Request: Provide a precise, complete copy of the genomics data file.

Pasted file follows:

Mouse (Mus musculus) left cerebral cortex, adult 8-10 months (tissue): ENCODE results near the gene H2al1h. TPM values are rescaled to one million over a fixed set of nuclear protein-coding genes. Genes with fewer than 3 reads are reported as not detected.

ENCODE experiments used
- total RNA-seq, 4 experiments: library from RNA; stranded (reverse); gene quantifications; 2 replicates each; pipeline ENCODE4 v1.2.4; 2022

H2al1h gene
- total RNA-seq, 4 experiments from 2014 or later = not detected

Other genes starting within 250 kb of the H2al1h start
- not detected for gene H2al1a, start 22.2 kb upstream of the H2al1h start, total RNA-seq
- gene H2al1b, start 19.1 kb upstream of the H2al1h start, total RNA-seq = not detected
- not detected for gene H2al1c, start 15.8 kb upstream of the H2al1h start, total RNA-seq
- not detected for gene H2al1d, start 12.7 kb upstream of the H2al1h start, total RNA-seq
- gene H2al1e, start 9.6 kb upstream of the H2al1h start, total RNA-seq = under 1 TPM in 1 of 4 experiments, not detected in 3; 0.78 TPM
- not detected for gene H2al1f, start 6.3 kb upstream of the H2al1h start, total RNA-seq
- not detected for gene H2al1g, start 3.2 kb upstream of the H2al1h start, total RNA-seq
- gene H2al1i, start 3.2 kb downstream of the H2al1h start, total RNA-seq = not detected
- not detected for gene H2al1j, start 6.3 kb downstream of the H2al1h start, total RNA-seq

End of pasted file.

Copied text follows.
Mouse (Mus musculus) left cerebral cortex, adult 8-10 months (tissue): ENCODE results near the gene H2al1h. TPM values are rescaled to one million over a fixed set of nuclear protein-coding genes. Genes with fewer than 3 reads are reported as not detected.

ENCODE experiments used
- total RNA-seq, 4 experiments: library from RNA; stranded (reverse); gene quantifications; 2 replicates each; pipeline ENCODE4 v1.2.4; 2022

H2al1h gene
- total RNA-seq, 4 experiments from 2014 or later = not detected

Other genes starting within 250 kb of the H2al1h start
- not detected for gene H2al1a, start 22.2 kb upstream of the H2al1h start, total RNA-seq
- gene H2al1b, start 19.1 kb upstream of the H2al1h start, total RNA-seq = not detected
- not detected for gene H2al1c, start 15.8 kb upstream of the H2al1h start, total RNA-seq
- not detected for gene H2al1d, start 12.7 kb upstream of the H2al1h start, total RNA-seq
- gene H2al1e, start 9.6 kb upstream of the H2al1h start, total RNA-seq = under 1 TPM in 1 of 4 experiments, not detected in 3; 0.78 TPM
- not detected for gene H2al1f, start 6.3 kb upstream of the H2al1h start, total RNA-seq
- not detected for gene H2al1g, start 3.2 kb upstream of the H2al1h start, total RNA-seq
- gene H2al1i, start 3.2 kb downstream of the H2al1h start, total RNA-seq = not detected
- not detected for gene H2al1j, start 6.3 kb downstream of the H2al1h start, total RNA-seq